Here we are given a trilogy of sorts. First we have a short story of Miles intentionally sent to a Prison Camp in order to break out, that story falls directly into the the first book, Mirror Image, Miles heads to earth to hide out from the Centageans whom he broke out of their prison. Here is uncovers a conspiracy and meets his Clone.
I thought this was ok but it seemed more of a stumble around type of a book and thats not how...more
Jan 06, 2012 Jenn rated it 4 of 5 stars
Shelves: own
"The Borders of Infinity" - 1/1/12 - A - I liked this story. I liked how we didn't know why Miles was there for most of it, so we didn't know what was coming at all. Very entertaining.

Brothers in Arms - 1/2/12 - B+ - I rather liked this one as well, but it felt like it dragged a lot in places. I liked the Galani character. I get that Ivan's not the fastest thinker, but I don't get why Miles seems to dislike him so much.

Mirror Dance - 1/5/12 - B- - I liked this one too, but it felt like me took...more
This Is Not The Michael You're Looking For
Miles Errant is an omnibus containing one novella and two novels: Borders of Infinity, Brothers in Arms, and Mirror Dance. Broadly the themes of the stories focus a lot on cloning and identity, with a lot of space opera intrigue and action mixed in for good measure. Miles is past the early floundering phase, more comfortable in his role as Admiral Naismith (perhaps too comfortable?), but still reasonably young (mid-to-late 20's) without some of the greater responsibilities that will likely fall...more
…I made the ill-advised decision, two nights in a row, to "just finish this book". Cue laaaate nights and cranky days. But totally worth it to keep moving through the story. I can't believe how well she fleshed out an initially villainous person to become someone worth caring about. I really liked seeing Mark come into his own through the latter half of Mirror Dance. Also, I had an epiphany last night - of COURSE I'd like these books, it's just competency porn from one end to the other.
In the novella "Borders of Infinity", Miles is dropped off at a 10,000 person Cetagandan prison camp where he quickly learns that he must be on top if he wants to survive. I found this Vorkosigan story a bit more of a stretch than usual.

In Brothers in Arms, Miles flees Cetandan pursuit with his Dendarii Mercenaries to Earth where he is sucked into a Komaran plot to free their world involving replacing Miles with a clone. Can anyone be fooled?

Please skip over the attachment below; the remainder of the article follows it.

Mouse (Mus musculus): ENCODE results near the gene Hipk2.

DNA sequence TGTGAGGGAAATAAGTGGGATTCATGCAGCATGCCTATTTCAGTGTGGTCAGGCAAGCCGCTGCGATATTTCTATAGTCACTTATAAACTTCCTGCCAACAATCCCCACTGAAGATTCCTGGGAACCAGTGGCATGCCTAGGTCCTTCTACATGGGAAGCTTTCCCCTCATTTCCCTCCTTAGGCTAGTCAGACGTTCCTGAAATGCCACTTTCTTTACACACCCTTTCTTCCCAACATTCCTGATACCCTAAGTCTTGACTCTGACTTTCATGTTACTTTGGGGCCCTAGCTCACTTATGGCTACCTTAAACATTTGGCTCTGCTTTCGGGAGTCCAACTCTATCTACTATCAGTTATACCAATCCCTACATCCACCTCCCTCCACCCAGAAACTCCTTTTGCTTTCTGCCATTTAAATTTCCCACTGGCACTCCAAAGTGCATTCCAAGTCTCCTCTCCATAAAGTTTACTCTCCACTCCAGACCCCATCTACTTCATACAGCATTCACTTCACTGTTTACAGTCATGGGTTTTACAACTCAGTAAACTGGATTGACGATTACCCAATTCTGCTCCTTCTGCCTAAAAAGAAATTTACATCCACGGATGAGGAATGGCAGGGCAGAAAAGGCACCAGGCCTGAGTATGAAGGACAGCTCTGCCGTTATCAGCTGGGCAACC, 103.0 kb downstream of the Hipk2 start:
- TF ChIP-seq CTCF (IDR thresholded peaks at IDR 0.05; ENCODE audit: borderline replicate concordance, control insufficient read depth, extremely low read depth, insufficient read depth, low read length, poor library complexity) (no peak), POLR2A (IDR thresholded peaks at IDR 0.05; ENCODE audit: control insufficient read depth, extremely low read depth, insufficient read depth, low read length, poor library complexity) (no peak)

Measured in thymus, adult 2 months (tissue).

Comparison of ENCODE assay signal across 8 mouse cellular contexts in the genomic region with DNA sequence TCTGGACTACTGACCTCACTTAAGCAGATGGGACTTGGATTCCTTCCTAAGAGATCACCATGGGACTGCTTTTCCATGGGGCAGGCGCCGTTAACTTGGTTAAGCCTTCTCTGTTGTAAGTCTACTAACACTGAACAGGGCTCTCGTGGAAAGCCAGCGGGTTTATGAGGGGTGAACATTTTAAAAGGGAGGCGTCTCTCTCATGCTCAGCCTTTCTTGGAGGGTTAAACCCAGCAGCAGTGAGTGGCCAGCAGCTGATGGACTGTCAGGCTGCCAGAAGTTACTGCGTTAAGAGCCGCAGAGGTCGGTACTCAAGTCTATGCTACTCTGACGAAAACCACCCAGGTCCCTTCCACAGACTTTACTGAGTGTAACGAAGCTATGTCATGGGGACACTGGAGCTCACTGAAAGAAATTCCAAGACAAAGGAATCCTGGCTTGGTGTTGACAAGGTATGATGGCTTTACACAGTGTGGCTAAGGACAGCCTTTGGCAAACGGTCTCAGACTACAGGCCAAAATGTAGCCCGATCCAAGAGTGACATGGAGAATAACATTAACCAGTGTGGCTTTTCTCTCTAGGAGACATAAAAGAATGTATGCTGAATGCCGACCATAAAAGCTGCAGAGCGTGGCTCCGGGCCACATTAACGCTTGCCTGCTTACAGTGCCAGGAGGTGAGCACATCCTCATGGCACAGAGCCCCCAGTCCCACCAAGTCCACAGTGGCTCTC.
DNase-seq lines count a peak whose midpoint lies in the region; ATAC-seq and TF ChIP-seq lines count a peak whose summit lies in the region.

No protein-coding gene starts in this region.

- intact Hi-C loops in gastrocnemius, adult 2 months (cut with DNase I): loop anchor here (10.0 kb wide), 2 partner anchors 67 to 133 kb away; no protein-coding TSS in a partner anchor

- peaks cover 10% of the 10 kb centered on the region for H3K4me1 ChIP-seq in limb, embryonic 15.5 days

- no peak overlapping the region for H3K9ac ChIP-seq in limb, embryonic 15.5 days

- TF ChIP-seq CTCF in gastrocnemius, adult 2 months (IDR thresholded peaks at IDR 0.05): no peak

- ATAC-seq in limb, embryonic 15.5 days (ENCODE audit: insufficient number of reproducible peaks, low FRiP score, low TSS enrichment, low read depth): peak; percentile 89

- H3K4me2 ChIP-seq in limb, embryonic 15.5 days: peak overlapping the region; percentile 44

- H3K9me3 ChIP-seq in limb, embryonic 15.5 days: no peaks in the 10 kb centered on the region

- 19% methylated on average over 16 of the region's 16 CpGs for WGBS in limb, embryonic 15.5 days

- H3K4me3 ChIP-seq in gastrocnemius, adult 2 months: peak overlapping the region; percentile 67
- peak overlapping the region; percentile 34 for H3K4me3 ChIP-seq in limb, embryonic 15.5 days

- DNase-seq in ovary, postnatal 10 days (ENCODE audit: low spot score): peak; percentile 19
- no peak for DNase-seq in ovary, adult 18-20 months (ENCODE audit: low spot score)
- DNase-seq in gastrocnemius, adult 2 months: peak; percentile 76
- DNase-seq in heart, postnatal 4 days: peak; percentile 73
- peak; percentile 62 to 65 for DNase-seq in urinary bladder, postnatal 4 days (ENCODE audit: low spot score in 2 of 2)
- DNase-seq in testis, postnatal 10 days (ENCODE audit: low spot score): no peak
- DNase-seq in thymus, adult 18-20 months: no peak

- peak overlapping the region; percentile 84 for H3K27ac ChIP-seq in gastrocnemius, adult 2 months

In Mirror Dance, Miles's clone commandeers a Dendarii...more
Titus Fortner
So, this book had 3 portions. I absolutely loved Borders of infinity, I was a little annoyed with Brothers in Arms, and while Mirror Dance was a little slow through the middle I felt like the payoff at the end was supremely worthwhile.

(view spoiler)...more
McMaster really shows what a good story teller she is in the first book in this omnibus. With no background, she drops Miles into a prisoner of war camp and you get to watch him do all kinds of crazy things. Except everything he did was carefully planned to achieve a specific end. What a fun read! The second book was also a lot of fun. You get to meet Miles' clone, Mark, and see all the problems that creates! The third book was a lot harder to read. Things don't go well when Mark tries to rescue...more
This title is fitting. This collection includes a novella and two novels. The first story shows Miles undertaking a daring mission, where he certainly views himself as a knight errant.

I am writing this review after rereading the books; I first read them many years ago. Last time, I thought Miles was flawed and the books were fun. This time, he really, really bothered me. I cringed every time he thought ill of tall, handsome men, but swooned over pretty ladies. He viewed all the people around hi...more
Christine (AR)
Wonderful, wonderful, wonderful... especially Mirror Dance, the last book in this omnibus. I was so happy to see Cordelia and Aral again (though their storyline was harrowing, in usual Bujold-style) and oh, God, poor Mark! Another heartbreaking, plot roller-coaster of tension; Bujold is a master.

(Bonus! Both Ivan AND Gregor show up in brief roles, which is just too good to be true. I really hope there's another Gregor-centric book coming up in this series. I'm afraid to read the back-cover blur...more
Jeff Deck
I'm blown away. Read the Miles Vorkosigan series (you can start with "Young Miles").
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One of the most respected writers in the field of speculative fiction, Lois McMaster Bujold burst on to the scene in 1986 with Shards of Honor, the first of her tremendously popular Vorkosigan Saga novels. She has received numerous accolades and prizes, including two Nebula Awards for Best Novel (Falling Free and Paladin of Souls), four Hugo Awards for Best Novel (Paladin of Souls, The Vor Game, B...more